Any unauthorised works to such protected trees is a criminal offence. Trees in Conservation Areas are also afforded a degree of protection under the planning legislation. Unauthorised work to and/or removal of trees in a Conservation Area also constitutes a criminal offence.
The Council has powers to prosecute offenders in the Magistrates Court which may lead to a fine and a requirement to replace the trees harmed.
The display of advertisements is controlled under The Town and Country Planning (Control of Advertisements) Regulations 2007.
The regulations set out height, size and illumination requirements and can be complex. Depending on the size and illumination and in accordance with the regulations an advertisement may either require planning consent or have a deemed consent under the legislation.
It is an offence to display an advertisement without the consent required and it is open to the Council to pursue prosecution in the Magistrates Court for an offence under the Advertisement Regulations.
The Council has the power to take direct action to remove placards and posters, provided it takes reasonable steps to notify the person who displayed the placard/poster before removing it. The Council will use this power against people who decide to persistently display posters and placards without advertisement consent in locations which cause harm to amenity or public safety.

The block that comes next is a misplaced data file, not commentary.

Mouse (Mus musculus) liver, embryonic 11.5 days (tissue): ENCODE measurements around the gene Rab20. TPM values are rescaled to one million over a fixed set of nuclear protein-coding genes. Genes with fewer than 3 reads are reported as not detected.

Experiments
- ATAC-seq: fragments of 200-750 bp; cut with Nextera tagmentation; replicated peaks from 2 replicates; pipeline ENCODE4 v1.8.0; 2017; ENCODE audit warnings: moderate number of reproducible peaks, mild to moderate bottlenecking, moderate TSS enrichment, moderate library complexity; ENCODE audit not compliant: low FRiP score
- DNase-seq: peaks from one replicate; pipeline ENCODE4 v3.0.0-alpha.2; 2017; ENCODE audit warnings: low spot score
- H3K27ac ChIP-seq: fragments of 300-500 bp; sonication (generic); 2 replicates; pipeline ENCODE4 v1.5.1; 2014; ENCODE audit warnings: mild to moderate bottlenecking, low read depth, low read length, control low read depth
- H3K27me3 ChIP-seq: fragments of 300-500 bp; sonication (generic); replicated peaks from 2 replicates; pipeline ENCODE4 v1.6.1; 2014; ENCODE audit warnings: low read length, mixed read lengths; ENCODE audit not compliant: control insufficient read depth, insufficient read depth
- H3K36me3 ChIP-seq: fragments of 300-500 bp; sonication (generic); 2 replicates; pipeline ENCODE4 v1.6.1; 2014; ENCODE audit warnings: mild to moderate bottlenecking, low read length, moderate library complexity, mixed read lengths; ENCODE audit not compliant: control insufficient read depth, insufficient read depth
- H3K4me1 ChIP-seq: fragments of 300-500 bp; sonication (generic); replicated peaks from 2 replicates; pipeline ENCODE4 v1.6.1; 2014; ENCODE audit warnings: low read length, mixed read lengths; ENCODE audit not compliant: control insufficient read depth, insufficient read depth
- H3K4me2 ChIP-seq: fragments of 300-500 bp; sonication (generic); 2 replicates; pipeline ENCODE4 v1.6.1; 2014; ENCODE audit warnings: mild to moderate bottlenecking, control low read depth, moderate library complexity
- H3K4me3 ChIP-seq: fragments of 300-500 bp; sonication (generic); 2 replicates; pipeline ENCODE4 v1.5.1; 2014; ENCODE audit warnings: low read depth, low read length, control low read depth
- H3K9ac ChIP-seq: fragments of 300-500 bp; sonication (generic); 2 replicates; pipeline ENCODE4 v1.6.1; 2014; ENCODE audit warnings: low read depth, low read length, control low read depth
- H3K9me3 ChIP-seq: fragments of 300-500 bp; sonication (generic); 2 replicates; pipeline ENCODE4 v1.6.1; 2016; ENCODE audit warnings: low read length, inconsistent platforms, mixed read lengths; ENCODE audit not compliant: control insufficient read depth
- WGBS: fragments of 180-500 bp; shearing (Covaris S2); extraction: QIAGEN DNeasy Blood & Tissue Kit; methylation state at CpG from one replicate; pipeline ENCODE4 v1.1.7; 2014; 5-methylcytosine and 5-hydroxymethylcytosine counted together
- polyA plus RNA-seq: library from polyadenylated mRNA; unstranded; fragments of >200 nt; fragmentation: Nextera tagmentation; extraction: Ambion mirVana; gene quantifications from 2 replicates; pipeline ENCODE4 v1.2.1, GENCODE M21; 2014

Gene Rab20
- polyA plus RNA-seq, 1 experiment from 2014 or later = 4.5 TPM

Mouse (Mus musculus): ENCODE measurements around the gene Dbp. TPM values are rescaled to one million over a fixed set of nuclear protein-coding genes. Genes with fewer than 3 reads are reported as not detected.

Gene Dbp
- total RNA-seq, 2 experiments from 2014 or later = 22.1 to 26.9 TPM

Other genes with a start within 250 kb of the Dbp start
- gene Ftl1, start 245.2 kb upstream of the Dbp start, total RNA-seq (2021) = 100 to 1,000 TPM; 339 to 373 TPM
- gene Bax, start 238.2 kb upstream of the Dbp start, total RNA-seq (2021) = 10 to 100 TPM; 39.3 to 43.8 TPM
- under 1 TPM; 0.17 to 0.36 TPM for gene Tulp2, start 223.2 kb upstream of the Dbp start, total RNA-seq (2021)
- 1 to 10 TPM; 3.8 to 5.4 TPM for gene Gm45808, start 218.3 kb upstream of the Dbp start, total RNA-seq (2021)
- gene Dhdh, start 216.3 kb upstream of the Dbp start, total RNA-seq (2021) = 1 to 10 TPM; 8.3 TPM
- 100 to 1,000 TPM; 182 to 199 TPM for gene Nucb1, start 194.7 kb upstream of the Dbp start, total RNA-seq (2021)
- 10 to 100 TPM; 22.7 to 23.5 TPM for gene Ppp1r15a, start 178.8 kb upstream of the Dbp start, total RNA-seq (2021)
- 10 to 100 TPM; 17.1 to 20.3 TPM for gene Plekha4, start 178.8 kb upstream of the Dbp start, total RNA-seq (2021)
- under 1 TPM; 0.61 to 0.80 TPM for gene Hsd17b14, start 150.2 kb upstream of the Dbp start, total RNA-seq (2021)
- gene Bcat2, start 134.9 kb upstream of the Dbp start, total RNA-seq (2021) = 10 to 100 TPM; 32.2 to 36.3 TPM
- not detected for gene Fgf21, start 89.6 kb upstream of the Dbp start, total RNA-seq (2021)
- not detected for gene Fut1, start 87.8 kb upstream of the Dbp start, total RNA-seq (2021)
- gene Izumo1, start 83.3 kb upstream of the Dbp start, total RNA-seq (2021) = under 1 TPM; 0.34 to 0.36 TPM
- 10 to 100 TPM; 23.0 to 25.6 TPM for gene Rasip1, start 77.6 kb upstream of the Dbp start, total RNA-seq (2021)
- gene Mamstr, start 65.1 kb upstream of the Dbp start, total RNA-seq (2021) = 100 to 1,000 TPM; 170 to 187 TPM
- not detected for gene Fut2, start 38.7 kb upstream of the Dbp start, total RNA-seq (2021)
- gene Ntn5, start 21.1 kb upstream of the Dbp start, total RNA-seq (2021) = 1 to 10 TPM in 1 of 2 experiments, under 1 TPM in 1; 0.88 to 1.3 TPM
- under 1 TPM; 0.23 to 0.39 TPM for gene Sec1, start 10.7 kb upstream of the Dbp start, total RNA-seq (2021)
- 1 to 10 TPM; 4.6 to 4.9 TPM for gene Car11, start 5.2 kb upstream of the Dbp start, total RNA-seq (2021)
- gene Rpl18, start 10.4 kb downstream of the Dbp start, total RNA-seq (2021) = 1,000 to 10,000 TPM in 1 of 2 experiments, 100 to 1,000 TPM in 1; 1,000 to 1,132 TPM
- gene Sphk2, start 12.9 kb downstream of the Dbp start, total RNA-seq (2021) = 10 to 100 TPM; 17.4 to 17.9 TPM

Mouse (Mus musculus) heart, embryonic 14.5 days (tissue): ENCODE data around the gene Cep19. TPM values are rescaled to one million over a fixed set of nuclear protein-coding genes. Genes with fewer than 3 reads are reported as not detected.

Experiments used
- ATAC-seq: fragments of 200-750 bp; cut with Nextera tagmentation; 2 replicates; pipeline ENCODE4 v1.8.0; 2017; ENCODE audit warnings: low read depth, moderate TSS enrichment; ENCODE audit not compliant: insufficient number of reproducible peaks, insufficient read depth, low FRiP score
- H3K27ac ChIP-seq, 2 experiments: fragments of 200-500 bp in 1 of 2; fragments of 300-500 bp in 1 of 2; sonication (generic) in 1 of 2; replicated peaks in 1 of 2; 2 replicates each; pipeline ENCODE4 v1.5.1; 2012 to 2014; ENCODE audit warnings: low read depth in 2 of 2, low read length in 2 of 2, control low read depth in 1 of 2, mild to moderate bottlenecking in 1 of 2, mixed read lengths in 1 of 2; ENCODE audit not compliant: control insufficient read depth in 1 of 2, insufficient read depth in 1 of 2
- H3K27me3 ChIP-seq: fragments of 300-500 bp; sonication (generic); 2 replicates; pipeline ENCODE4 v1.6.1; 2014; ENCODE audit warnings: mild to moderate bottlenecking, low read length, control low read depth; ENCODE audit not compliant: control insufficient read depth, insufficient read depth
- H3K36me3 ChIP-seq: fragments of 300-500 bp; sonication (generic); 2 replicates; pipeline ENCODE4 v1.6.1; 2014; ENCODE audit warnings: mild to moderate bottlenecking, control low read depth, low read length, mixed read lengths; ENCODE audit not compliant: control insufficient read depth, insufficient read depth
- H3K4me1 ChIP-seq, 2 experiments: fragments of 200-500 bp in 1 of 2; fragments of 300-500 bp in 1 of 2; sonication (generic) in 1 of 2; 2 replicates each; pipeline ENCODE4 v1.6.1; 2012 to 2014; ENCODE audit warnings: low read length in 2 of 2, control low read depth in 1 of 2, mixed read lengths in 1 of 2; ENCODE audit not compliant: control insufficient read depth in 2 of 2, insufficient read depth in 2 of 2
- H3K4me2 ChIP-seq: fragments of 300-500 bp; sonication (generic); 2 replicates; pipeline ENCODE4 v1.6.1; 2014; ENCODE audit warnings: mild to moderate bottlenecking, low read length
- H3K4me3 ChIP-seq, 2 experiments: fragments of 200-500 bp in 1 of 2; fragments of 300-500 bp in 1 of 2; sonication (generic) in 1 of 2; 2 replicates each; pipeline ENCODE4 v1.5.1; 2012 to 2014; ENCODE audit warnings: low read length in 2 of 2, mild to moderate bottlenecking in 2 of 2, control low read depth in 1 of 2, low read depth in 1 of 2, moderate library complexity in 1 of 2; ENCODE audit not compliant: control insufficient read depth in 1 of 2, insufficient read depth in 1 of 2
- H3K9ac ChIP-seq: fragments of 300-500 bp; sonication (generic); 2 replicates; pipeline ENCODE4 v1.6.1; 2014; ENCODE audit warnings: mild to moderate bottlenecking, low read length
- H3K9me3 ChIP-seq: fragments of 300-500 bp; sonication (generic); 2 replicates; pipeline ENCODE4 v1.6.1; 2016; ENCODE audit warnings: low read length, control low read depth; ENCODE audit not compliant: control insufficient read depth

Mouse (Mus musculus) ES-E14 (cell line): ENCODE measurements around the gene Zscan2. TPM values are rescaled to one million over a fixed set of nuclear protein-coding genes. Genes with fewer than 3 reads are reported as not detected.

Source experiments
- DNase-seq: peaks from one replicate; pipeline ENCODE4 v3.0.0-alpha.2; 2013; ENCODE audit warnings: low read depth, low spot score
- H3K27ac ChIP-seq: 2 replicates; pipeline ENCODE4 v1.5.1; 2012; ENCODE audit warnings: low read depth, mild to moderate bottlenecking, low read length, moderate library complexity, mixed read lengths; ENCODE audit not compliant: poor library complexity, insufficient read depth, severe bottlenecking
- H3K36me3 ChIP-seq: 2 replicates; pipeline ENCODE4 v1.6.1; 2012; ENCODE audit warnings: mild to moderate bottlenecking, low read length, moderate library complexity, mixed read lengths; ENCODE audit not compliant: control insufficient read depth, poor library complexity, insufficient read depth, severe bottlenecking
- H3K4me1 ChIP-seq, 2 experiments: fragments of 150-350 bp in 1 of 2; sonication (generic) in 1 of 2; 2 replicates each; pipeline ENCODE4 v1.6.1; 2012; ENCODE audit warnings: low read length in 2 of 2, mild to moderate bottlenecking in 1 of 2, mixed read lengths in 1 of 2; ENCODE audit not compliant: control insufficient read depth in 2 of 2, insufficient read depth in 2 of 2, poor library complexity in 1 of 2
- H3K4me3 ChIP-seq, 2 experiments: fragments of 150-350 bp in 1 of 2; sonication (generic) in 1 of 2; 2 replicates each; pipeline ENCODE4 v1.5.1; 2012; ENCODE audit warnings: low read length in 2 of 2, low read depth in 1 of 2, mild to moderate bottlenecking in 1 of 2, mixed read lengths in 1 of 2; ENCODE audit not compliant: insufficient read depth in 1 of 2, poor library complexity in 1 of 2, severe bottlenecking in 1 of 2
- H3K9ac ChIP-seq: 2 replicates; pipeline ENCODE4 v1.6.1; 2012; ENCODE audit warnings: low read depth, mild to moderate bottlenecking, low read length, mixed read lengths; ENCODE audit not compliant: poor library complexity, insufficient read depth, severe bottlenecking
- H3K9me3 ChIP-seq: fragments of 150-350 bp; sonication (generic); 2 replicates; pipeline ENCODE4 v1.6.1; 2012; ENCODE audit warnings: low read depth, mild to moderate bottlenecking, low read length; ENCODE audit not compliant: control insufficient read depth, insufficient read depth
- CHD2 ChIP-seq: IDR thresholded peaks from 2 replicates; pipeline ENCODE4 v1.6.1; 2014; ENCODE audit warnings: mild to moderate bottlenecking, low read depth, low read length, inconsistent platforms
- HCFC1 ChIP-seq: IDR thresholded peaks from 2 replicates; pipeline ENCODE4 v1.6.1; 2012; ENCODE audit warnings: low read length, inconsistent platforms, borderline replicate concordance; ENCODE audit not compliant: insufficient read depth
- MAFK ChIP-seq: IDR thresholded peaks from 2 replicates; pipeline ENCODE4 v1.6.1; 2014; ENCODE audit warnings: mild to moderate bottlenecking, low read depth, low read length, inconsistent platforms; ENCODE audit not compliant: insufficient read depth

|Type of enforcement action||Purpose|
|Planning Contravention Notice (PCN)||Requires persons to submit information in respect of land and activities. This is often undertaken to determine if there is a breach of control and to inform the appropriate course of action.|
|Breach of Condition Notice (BCN)||To secure compliance with conditions specified within a planning permission.|
|Enforcement Notice||To require steps to be taken to remedy the breach of planning control.|
|Stop Notice or Temporary Stop Notice||To require the unauthorised activities to cease.|
|Section 215 Notice||To secure the proper maintenance of land and buildings.|
|Injunctions||To prevent unauthorised development and only used in a very limited number of specific circumstances.|
|Prosecutions||It is an offence not to comply with an enforcement notice, once the period for compliance has elapsed and there is no outstanding appeal. A successful prosecution in the Magistrates Court or Crown Court can result in a fine.|
Correct as at July 2018